This weekend, Counter-Strike fans are in for a treat: Two live tournaments spread across two continents will provide plenty of action.
ASUS ROG Winter will be held in Helsinki, Finland, while an American tournament will take place at Cluch Con in Denver, Colorado. Here’s a look at five teams to watch for as the events unfold.
This eastern European squad made a big move earlier this month, simultaneously dropping a young star sniper and a wily veteran of great renown.
The team parted ways with Alexander “Simple” Kostyliev and Yegor “Markeloff” Markelov, choosing to replace the pair with one new talent in Yegor “Flamie” Vasiliev and a returning one in Dauren “Adren” Kystaubayev.
This creates a dynamic similar to the one the team had before, with Vasiliev playing the role of the up-and-comer looking to prove himself on the big stage and Kystaubayev providing veteran leadership to the team. Whether this represents a significant upgrade over Kostyliev and Markelov remains to be seen, though Markelov did admit after the move that his motivation had been lacking and was in need of a spark.
Kystaubayev has the credentials of a top European player and Vasiliev has the skill to make this work.
Counter Logic Gaming
Counter Logic Gaming made big waves when it announced it was expanding from League of Legends into Counter-Strike: Global Offensive with the acquisition of a collection of former Netcode Guides and MouseSpaz players who had been riding a hot streak in the North American scene.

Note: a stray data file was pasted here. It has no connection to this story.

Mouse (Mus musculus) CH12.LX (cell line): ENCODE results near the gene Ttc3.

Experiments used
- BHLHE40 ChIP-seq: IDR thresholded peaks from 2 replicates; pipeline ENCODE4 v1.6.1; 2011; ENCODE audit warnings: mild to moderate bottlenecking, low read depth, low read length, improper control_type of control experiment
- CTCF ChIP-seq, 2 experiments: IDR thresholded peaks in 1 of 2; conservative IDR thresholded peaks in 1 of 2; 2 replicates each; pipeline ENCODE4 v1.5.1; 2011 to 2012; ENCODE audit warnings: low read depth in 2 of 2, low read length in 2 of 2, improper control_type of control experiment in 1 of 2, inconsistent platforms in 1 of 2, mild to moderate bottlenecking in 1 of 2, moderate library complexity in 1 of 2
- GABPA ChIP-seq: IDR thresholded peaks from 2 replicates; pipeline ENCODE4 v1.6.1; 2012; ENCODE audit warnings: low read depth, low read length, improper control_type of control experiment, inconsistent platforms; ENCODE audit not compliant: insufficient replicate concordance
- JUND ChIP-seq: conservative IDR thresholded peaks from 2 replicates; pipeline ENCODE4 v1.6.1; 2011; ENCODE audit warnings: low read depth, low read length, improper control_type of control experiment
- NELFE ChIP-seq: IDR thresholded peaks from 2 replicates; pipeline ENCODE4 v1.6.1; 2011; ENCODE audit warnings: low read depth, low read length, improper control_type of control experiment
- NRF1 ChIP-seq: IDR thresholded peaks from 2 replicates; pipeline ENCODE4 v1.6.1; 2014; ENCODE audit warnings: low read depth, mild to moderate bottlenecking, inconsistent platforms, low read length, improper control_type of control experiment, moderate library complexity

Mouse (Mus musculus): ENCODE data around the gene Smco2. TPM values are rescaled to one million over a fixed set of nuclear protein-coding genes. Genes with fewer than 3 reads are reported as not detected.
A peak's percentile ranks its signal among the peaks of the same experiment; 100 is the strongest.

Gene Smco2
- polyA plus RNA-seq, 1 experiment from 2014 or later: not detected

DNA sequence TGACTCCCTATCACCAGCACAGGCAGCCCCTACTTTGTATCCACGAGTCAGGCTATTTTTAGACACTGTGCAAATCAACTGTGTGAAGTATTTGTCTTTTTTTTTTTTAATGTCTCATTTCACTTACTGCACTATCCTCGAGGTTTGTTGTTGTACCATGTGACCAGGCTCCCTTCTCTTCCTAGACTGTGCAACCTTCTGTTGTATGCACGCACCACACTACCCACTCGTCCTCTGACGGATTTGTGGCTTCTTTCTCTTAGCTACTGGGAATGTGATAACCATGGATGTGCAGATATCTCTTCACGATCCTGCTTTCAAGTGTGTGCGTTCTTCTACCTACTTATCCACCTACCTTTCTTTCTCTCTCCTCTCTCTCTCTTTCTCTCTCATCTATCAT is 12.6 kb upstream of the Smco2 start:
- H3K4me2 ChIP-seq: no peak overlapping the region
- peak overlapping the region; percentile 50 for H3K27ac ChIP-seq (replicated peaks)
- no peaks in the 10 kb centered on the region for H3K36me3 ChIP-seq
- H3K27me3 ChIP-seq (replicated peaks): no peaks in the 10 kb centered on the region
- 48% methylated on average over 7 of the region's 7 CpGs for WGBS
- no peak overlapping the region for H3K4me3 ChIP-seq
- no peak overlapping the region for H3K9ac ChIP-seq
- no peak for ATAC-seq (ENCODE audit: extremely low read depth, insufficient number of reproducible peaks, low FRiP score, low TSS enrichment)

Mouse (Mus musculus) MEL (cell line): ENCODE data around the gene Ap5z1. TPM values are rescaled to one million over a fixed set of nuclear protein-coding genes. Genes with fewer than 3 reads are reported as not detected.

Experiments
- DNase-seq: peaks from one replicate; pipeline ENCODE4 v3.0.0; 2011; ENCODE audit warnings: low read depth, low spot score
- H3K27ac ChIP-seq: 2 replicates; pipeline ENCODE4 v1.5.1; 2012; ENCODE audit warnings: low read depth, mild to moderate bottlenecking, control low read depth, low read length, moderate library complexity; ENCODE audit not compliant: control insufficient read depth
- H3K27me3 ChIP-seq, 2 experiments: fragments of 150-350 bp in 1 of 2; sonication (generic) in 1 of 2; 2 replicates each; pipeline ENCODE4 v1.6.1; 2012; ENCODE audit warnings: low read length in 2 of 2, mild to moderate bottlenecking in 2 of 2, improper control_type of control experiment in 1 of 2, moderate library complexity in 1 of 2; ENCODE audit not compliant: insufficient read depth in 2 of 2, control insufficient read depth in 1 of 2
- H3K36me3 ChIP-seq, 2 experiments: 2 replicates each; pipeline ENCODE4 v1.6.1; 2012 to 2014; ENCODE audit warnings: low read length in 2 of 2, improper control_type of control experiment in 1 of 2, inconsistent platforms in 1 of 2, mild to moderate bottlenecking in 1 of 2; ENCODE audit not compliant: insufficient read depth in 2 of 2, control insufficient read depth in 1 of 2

The results that made up that streak of play came in online competition, and fans were eager to see the squad take their talents to a LAN environment. They did just that at MLG’s X Games Invitational, getting off to a promising start with an upset victory over eventual champions LDLC.
But things fell apart from there, as the team closed out the group stage with a blowout loss to Team Liquid and a one-sided defeat at the hands of Fnatic.
The promise this team holds is clear. Peter “ptr” Gurney has shown flashes of play that are equal to that of any sniping specialist in the world. Tarik Celik struggled at times at X Games, but has established a deserved reputation as a top fragger for Counter Logic Gaming.
The big question now is how these players and their teammates follow up an X Games performance that was as dramatic in its ups and downs as could be.
Brazil’s top side came to play at the X Games Invitational. Kabum has made international appearances in the past and always seemed competitive—well short of what it would take to beat the world’s best teams. In Aspen, things initially seemed different than before.
A dominant win over Cloud9 inspired many Brazilian fans to think that this might be the big breakout in Global Offensive they had been waiting for. But those thoughts were quickly quashed as Kabum was thoroughly dominated by Dignitas (now Team SoloMid) and Ninjas in Pyjamas, managing only a combined seven rounds between the two losses.